Much of the recent controversy focuses on HFCS. About 25 years ago, food companies started using high fructose corn syrup (HFCS), a sweetener derived from corn, as a substitute for sugar in soft drinks and many other foods. HFCS is the chemical and nutritional equivalent of table sugar (sucrose). The two substances have the same calories, the same chemical composition and are metabolized identically. HFCS is a mixture of two carbohydrate molecules, glucose and fructose. Table sugar is a chemical combination of the same two molecules in a form that is rapidly, efficiently and completely digested and forms an equivalent mixture of glucose and fructose. HFCS and sugar have an equal effect on feelings of fullness and satiety.

The increase in the prevalence of obesity in the U.S. coincides with the increased use of HFCS and it is tempting for some of the experts to pose the obvious question: Does HFCS cause obesity? We know, of course, that the simultaneous occurrence of two events does not necessarily mean that one caused the other and, in the case of HFCS, it is fair to say that there is no causal relationship between the two. The prevalence of obesity and diabetes is increasing even more rapidly in parts of the world where HFCS is not used in any significant amounts.

That doesn’t mean that you can consume unlimited amounts of sugar or HFCS. Both contain the same number of calories, but there’s nothing ominous about either. Just like all of life and eating, moderation is obligatory.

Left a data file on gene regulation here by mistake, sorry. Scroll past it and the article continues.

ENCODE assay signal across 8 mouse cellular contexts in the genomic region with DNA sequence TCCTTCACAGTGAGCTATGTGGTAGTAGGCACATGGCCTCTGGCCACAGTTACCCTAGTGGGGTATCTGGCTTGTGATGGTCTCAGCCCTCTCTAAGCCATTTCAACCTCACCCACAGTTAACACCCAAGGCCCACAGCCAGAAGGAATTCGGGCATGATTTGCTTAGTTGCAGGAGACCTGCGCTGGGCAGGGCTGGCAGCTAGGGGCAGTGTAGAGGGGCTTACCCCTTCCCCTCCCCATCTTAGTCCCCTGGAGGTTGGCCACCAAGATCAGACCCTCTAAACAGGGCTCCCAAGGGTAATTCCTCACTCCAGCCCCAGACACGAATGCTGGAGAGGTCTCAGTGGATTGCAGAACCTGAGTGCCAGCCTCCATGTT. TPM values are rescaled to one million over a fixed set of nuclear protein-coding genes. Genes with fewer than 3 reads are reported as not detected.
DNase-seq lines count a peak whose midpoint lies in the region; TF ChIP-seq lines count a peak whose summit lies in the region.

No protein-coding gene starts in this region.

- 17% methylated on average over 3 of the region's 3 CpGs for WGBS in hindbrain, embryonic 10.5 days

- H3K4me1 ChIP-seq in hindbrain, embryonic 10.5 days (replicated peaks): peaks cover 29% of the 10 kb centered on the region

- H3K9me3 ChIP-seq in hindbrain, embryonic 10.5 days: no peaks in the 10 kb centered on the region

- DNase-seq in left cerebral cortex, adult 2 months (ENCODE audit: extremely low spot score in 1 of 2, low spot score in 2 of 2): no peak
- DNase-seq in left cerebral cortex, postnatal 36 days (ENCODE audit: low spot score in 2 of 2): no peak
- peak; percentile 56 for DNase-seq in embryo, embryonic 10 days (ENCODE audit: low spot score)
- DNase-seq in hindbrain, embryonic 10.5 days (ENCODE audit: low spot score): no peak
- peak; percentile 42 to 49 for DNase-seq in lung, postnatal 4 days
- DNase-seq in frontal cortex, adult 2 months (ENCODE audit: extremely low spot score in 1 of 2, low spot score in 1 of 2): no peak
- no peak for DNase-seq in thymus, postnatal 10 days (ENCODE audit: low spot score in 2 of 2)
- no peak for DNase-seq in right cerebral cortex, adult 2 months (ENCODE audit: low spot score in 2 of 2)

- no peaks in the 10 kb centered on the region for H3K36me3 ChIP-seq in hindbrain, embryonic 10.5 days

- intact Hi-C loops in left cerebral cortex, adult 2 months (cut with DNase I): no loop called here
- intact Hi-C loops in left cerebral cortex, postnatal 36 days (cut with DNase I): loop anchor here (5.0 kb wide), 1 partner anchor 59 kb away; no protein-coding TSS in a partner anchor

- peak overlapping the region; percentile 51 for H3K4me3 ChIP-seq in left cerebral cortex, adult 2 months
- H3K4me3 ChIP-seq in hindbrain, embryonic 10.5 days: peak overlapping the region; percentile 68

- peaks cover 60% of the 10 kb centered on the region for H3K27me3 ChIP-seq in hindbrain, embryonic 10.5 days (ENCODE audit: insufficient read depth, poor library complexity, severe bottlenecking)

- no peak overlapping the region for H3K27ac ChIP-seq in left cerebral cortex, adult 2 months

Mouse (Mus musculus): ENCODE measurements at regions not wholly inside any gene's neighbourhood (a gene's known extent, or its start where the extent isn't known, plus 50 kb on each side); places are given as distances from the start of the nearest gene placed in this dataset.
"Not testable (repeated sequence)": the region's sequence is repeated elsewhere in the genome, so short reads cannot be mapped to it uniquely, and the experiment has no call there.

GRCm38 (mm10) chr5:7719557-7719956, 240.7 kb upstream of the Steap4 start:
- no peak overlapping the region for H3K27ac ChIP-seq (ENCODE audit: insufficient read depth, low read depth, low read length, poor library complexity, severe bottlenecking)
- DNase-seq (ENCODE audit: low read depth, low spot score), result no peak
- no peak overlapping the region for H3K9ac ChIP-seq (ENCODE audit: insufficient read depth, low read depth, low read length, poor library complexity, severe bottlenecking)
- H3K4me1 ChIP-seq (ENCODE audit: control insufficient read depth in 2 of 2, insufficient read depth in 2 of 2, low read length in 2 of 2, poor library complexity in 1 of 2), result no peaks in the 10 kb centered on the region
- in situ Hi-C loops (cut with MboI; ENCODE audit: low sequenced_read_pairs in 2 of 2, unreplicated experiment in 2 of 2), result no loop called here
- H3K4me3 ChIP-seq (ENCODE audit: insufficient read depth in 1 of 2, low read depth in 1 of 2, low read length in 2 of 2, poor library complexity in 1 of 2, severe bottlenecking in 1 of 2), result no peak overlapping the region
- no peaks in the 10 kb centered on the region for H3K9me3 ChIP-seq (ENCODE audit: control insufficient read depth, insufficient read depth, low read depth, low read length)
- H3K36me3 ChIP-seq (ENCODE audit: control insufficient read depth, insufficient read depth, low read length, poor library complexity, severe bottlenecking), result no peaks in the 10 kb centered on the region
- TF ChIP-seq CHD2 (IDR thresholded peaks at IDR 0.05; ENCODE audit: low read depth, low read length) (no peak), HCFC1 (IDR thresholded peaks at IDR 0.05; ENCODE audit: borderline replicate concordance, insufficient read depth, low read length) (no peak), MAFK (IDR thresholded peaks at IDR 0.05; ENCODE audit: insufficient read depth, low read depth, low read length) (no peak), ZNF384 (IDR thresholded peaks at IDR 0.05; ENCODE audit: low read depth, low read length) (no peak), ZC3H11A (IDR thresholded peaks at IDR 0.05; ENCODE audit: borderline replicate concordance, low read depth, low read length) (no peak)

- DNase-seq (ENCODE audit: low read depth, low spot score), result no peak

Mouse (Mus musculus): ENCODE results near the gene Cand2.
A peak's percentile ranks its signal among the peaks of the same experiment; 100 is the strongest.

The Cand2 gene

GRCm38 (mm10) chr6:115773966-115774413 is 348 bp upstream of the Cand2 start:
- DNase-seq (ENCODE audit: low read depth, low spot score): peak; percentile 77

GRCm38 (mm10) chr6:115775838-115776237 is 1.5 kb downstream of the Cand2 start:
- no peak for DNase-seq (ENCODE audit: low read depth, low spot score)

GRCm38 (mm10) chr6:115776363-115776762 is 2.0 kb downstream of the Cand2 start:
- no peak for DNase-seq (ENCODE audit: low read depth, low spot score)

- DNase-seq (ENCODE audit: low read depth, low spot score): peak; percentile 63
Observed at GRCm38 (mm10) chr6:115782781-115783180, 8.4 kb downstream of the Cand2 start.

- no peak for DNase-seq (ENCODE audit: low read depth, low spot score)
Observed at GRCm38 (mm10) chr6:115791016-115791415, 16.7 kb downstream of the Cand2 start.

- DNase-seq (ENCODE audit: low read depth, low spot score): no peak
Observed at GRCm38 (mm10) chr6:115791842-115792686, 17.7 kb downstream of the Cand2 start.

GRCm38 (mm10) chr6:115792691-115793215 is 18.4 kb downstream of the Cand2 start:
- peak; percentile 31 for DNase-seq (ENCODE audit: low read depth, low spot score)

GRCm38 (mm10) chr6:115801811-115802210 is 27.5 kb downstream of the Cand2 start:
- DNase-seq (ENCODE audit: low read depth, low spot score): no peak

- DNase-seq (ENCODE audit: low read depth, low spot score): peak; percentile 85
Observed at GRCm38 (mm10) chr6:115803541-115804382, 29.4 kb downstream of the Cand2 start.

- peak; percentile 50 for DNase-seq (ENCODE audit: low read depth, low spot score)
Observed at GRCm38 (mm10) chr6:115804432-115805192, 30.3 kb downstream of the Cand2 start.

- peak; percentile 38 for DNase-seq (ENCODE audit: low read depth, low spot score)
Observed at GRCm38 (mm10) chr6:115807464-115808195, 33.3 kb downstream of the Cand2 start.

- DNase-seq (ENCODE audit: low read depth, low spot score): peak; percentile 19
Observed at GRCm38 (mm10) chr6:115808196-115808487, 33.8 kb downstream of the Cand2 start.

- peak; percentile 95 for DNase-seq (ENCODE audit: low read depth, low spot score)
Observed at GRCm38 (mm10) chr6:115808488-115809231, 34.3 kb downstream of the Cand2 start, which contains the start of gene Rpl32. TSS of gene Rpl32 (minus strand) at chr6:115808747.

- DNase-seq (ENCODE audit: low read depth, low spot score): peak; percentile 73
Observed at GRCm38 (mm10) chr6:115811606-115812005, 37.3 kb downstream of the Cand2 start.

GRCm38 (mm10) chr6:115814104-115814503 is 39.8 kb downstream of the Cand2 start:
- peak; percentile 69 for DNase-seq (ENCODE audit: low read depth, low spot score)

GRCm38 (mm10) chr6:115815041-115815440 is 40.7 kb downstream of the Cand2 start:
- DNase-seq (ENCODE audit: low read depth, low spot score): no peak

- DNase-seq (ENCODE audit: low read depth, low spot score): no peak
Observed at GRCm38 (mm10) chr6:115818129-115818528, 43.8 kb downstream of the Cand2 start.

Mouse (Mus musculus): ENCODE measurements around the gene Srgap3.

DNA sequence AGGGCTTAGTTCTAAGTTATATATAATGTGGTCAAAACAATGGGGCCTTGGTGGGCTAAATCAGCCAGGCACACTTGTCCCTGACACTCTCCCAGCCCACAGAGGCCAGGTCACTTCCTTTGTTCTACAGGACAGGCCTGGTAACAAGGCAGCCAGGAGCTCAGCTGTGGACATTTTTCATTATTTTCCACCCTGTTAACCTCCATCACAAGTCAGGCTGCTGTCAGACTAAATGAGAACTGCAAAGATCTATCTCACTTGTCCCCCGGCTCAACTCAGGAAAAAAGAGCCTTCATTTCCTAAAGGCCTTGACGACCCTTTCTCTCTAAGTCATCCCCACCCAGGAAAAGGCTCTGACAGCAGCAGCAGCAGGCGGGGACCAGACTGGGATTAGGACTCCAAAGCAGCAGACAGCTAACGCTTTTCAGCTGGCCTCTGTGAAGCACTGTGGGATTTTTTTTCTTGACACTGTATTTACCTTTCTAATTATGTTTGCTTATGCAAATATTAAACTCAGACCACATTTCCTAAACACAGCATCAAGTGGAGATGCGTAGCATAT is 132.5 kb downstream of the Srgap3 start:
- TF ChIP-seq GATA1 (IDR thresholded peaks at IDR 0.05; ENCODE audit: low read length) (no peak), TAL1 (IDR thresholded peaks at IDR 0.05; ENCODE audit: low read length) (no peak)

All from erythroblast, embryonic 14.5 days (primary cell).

There are dozens of other conflicts in nutrition, and usually the explanation is not as complex as the extreme view on one side or the other would have you believe. Usually these conflicts arise because of incomplete information. We simply do not have enough scientific studies to answer the question unambiguously. We need more information, better research, and more complex analysis of the issues.

What can we do about making food decisions? How can a reasonable person make a judgment about what to do?

1. Do not expect perfection. This is an often neglected phenomenon of science. Absolute clarity on any issue is rare. Tolerate some ambiguity.

2. Some things, particularly about food and nutrition, are still unknown. We’ve accomplished a lot, but a great deal needs still to be learned. Time often resolves the issues. What seems confusing now may be very clear in 10 years.

3. Use your good judgment. Radical food changes are rarely necessary but sometimes changes in food behavior seem reasonable and can be justified. My grandmother was a wise woman and so was my mother, but they were not always right. I don’t think I could survive a regular diet of what was standard in my grandmother’s home.

4. Be skeptical. Wisdom is uncommon. Absolute wisdom is rare.

5. Don’t overuse any single food or food group. Exercise. And don’t believe everything you read.

Dr. Arthur Frank is medical director of the George Washington University Weight Management Program, a member of the Scientific Advisory Board of the Corn Refiners Association, and author of numerous scientific papers on obesity, weight management, food and nutrition.